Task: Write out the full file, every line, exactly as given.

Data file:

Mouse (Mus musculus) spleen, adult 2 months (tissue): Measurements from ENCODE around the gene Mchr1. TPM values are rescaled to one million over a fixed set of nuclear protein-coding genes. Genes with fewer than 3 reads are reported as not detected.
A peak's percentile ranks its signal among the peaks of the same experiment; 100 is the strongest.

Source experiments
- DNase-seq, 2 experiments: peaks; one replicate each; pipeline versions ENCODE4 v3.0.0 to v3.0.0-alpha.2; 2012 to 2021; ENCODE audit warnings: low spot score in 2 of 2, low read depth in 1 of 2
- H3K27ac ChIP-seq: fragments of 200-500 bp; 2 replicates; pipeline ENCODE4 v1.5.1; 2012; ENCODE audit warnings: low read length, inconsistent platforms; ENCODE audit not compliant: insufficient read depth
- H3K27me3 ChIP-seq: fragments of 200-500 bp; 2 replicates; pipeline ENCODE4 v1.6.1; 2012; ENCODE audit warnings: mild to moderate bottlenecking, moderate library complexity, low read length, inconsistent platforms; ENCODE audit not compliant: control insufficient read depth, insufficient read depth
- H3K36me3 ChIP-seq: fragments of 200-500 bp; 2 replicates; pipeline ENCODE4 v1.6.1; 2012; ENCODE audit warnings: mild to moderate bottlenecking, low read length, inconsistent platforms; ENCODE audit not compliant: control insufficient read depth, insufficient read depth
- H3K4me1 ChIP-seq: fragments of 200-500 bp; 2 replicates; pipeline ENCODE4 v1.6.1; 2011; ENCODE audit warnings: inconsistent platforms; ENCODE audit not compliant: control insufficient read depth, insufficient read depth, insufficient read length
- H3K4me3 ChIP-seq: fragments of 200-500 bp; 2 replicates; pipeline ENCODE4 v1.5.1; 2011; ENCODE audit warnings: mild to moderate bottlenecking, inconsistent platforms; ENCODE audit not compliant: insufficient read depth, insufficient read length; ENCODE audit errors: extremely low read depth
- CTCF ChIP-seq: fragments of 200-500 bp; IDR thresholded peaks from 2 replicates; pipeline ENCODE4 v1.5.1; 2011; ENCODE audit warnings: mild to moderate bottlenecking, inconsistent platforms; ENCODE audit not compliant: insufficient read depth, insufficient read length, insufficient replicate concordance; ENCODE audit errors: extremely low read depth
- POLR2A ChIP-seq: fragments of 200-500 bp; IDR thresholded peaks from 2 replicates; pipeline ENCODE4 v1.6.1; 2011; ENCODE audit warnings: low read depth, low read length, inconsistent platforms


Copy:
Mouse (Mus musculus) spleen, adult 2 months (tissue): Measurements from ENCODE around the gene Mchr1. TPM values are rescaled to one million over a fixed set of nuclear protein-coding genes. Genes with fewer than 3 reads are reported as not detected.
A peak's percentile ranks its signal among the peaks of the same experiment; 100 is the strongest.

Source experiments
- DNase-seq, 2 experiments: peaks; one replicate each; pipeline versions ENCODE4 v3.0.0 to v3.0.0-alpha.2; 2012 to 2021; ENCODE audit warnings: low spot score in 2 of 2, low read depth in 1 of 2
- H3K27ac ChIP-seq: fragments of 200-500 bp; 2 replicates; pipeline ENCODE4 v1.5.1; 2012; ENCODE audit warnings: low read length, inconsistent platforms; ENCODE audit not compliant: insufficient read depth
- H3K27me3 ChIP-seq: fragments of 200-500 bp; 2 replicates; pipeline ENCODE4 v1.6.1; 2012; ENCODE audit warnings: mild to moderate bottlenecking, moderate library complexity, low read length, inconsistent platforms; ENCODE audit not compliant: control insufficient read depth, insufficient read depth
- H3K36me3 ChIP-seq: fragments of 200-500 bp; 2 replicates; pipeline ENCODE4 v1.6.1; 2012; ENCODE audit warnings: mild to moderate bottlenecking, low read length, inconsistent platforms; ENCODE audit not compliant: control insufficient read depth, insufficient read depth
- H3K4me1 ChIP-seq: fragments of 200-500 bp; 2 replicates; pipeline ENCODE4 v1.6.1; 2011; ENCODE audit warnings: inconsistent platforms; ENCODE audit not compliant: control insufficient read depth, insufficient read depth, insufficient read length
- H3K4me3 ChIP-seq: fragments of 200-500 bp; 2 replicates; pipeline ENCODE4 v1.5.1; 2011; ENCODE audit warnings: mild to moderate bottlenecking, inconsistent platforms; ENCODE audit not compliant: insufficient read depth, insufficient read length; ENCODE audit errors: extremely low read depth
- CTCF ChIP-seq: fragments of 200-500 bp; IDR thresholded peaks from 2 replicates; pipeline ENCODE4 v1.5.1; 2011; ENCODE audit warnings: mild to moderate bottlenecking, inconsistent platforms; ENCODE audit not compliant: insufficient read depth, insufficient read length, insufficient replicate concordance; ENCODE audit errors: extremely low read depth
- POLR2A ChIP-seq: fragments of 200-500 bp; IDR thresholded peaks from 2 replicates; pipeline ENCODE4 v1.6.1; 2011; ENCODE audit warnings: low read depth, low read length, inconsistent platforms